Thai chicken wrap from Fusebox, borough Market, LondonJon and I tried a very good Thai chicken wrap from the Fusebox across the street from Brindisa (gotta do something while waiting on line). The chicken is crispy on the outside and juicy and tender on the inside, and it’s grilled fresh, right in front of the Fusebox shop. The chicken gets wrapped in with crunchy greens and a nice sweet and spicy peanut sauce. Totally worth the £3.50, so a good option to keep in mind when next I am tired of the chorizo guys milking their fame.

Encouraged by our trying out this “new” ready-made food, we tried a few others, which ranged from incredibly gross (i.e., the allegedly “New Orleans style” oyster po’ boy sandwich from the Wright Brothers Oyster & Porter House). Costing an outrageous £4, the four meagre oysters are battered and fried fresh (good) but then drowned in a sauce that tastes like thousand-island from a bottle (nasty). And then the baguette on which the oysters are served is tough and stale (the worst). Nothing delicate or fresh about it. So Jon and I picked out the four oysters, tried to savor them, and then tossed the rest of that giant, hard baguette slimed in bright-orange sauce. Avoid at all costs.

You’d think we would just get another Thai chicken wrap or maybe wait on line again for another chorizo sandwich. But we figured that after such a miss, the cosmic balance of eating justice meant we were bound to find another hit. Plus it’s been over a year since we tried anything new at the Market. So we walked over to an Indian stand that seemed to be doing brisk business. It looked like a family-run gig, and the grandma-looking lady seemed to be running a tight ship. So we ordered a chicken tikka wrap, and I guess I was hoping it’d be like the lunches I’d grab in DC from Naan and Beyond. But in fact, the wrap was a flour tortilla (i.e., not naan), and the chicken inside was just dry and flavourless. No amount of chilli paste and coriander is going to mask that kind of dryness. Another £3.50 down the drain.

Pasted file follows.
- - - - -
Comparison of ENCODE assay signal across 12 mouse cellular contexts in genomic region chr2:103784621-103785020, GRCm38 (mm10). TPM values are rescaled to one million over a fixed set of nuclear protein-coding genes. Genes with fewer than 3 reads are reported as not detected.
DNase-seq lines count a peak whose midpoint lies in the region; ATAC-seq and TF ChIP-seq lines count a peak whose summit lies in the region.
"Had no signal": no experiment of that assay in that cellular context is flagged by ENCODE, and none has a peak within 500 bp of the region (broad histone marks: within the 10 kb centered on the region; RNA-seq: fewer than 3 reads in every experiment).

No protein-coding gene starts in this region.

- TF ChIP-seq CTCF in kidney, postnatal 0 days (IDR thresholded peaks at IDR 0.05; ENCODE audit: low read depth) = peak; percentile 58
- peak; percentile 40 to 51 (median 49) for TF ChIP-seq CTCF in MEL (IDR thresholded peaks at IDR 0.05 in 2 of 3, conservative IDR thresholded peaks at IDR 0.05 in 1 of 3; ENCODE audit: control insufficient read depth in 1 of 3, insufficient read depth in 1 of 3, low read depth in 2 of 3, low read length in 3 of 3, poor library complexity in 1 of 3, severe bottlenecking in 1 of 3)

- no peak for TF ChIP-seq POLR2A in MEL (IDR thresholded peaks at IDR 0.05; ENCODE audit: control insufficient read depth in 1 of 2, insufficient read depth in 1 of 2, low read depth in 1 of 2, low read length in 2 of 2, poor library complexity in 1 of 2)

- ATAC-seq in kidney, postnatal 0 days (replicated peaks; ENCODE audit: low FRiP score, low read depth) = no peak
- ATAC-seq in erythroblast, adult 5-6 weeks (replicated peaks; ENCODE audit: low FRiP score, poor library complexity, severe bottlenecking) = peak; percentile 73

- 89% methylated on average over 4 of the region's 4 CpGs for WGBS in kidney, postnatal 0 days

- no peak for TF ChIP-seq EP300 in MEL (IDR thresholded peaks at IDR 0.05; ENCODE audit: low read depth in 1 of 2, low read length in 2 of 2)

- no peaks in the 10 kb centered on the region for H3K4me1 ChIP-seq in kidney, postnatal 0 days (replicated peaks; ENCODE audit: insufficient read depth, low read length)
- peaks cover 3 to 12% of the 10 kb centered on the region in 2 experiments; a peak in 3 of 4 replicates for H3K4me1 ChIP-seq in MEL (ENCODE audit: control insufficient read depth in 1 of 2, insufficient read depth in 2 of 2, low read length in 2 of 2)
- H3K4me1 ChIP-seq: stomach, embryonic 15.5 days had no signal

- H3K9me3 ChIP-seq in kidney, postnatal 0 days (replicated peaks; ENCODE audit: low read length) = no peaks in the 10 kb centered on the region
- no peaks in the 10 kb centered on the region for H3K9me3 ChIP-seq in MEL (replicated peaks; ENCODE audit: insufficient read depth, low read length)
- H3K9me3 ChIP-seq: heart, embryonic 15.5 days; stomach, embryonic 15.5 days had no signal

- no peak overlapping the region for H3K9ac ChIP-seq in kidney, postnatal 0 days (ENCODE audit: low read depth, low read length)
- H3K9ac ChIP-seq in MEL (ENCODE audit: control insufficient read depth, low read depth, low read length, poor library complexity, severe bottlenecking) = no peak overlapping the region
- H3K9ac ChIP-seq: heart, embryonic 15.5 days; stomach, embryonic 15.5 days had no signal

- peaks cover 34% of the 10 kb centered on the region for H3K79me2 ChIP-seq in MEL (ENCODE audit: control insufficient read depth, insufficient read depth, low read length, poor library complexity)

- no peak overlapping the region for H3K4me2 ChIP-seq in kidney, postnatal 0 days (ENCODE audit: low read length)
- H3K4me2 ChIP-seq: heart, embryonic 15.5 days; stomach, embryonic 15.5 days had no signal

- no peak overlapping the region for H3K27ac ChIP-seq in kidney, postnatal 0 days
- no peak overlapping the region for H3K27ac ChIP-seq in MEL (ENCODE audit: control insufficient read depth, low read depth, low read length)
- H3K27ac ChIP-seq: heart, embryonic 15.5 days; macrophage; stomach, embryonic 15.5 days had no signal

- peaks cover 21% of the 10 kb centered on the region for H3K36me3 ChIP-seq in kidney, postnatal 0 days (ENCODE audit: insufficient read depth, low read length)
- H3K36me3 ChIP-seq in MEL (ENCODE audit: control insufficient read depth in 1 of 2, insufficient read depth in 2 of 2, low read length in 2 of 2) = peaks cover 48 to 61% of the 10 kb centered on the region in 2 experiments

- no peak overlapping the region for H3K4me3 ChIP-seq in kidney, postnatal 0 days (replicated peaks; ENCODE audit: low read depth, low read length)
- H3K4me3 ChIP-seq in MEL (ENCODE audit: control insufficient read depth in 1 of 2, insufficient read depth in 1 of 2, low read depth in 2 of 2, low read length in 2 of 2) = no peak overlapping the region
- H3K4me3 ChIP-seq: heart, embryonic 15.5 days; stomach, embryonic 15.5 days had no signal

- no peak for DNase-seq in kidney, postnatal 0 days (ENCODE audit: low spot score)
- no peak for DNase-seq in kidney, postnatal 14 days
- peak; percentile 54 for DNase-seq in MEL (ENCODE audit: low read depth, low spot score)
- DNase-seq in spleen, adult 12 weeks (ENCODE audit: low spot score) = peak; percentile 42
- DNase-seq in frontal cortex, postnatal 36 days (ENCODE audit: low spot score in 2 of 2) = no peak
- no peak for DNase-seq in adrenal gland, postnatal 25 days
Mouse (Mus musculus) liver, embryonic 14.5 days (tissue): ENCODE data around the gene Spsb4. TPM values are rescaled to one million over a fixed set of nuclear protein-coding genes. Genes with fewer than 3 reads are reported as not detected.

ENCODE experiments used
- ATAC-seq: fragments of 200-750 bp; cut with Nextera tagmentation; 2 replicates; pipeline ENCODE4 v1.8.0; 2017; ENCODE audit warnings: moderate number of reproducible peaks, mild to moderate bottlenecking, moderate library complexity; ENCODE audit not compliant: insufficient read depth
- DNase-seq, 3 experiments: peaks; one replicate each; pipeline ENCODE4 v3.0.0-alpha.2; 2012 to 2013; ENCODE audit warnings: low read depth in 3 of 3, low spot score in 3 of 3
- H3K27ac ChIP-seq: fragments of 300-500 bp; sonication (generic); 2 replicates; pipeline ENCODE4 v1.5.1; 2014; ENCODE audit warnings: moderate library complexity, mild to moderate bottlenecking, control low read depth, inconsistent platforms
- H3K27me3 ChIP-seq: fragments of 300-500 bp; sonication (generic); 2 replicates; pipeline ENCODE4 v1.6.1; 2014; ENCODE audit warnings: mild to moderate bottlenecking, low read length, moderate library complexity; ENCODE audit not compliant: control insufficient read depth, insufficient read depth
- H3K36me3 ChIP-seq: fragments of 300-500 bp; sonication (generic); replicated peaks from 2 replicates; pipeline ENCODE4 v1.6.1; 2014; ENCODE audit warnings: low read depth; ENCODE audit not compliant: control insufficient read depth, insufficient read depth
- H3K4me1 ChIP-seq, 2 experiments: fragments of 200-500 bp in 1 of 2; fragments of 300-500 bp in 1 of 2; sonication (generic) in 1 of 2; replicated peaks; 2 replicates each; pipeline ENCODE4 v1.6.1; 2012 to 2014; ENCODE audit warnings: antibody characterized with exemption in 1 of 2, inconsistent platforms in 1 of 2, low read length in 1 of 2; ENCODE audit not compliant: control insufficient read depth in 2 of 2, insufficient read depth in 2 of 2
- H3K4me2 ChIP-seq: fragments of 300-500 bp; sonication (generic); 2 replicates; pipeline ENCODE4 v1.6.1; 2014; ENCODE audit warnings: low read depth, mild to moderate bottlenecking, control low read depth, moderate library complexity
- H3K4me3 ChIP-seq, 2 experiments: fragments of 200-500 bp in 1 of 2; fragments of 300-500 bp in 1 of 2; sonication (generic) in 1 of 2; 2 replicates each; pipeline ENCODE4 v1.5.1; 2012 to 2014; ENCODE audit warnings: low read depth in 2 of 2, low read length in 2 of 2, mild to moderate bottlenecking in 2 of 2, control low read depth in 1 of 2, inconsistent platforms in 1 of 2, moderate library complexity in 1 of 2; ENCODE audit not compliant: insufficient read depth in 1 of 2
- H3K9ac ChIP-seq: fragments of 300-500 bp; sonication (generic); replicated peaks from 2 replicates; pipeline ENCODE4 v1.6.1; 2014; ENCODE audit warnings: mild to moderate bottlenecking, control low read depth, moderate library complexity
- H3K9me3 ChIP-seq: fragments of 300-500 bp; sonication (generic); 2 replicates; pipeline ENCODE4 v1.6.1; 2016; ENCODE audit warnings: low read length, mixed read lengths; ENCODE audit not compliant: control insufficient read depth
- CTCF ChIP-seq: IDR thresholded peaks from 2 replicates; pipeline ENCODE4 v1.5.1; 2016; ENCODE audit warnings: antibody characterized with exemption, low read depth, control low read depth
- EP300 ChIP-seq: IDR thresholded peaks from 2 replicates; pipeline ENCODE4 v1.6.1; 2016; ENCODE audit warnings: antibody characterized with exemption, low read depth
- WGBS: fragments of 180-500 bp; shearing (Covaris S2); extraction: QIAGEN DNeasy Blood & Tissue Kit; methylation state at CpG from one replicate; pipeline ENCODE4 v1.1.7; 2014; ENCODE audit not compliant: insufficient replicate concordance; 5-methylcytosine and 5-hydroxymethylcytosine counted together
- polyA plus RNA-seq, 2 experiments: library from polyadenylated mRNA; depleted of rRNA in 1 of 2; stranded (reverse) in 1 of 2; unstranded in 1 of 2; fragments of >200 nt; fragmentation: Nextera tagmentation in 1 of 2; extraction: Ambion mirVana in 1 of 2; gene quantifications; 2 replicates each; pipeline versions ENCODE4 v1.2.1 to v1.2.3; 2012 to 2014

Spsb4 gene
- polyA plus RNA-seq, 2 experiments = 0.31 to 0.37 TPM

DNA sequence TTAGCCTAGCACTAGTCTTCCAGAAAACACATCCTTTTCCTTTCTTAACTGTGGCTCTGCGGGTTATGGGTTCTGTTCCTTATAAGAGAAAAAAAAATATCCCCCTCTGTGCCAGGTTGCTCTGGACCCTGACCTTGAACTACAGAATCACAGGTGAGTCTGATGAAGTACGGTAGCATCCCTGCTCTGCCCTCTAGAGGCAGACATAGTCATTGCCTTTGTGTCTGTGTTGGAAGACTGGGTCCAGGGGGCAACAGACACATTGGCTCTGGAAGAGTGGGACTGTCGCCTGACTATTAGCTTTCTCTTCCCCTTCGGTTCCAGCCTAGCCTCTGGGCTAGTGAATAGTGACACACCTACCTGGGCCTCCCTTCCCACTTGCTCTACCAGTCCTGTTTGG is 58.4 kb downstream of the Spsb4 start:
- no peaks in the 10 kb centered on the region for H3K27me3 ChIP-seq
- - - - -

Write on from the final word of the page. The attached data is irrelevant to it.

Well, at least we tried. Borough Market is still a great place to go for ingredients, but my feeling is that a lot of the ready-to-eat food is not worth the money.

Jon and I had a nice time wandering Salt Beef sandwich at Roast to Go, Borough Market, Londonaround the Market and spotting some of the new openings (e.g., Fish! has started a fish & chips stand and Roast does takeaway salt beef sandwiches that were, according to Jon, delish), and then we walked along the South Bank to enjoy the mild weather and catch the Thames River Festival.

In front of the Tate Modern, there were flamenco demonstrations and a group offering a go on a trapeze for £7 a pop. So Jon decided to give it a try. He had to wait forever because of course each person trying the trapeze gets a lot of individual attention, so it’s not like the line moves quickly. I won’t tell you what happened, but let’s just say Jon’s not joining the circus anytime soon.

On Saturday night, we threw a party with Jane and two other friends. Well, more like we rented a room at a pub and asked people to come by. And the party really worked out. Lots of people came, and the room had a nice buzzy, crowded feel, but still comfortable. It was a little too warm in there, but otherwise, I had a great time. Cathy, of course, was there, and I caught up with Tai and Daphne; Sam and Jamie, Trent and Tanya, and Cheryl. Jill and Emmet came by after their dinner plans, as did Chloe and Steve, even though the Tap was already darkened by then. We closed the place down, leaving around 2 a.m., which annoyed the pub workers, I’m sure, given that last call was at 1. But we were having such a great time, and the evening definitely left me with the warm and fuzzies. It really amazed me how many new friends I know. I love it.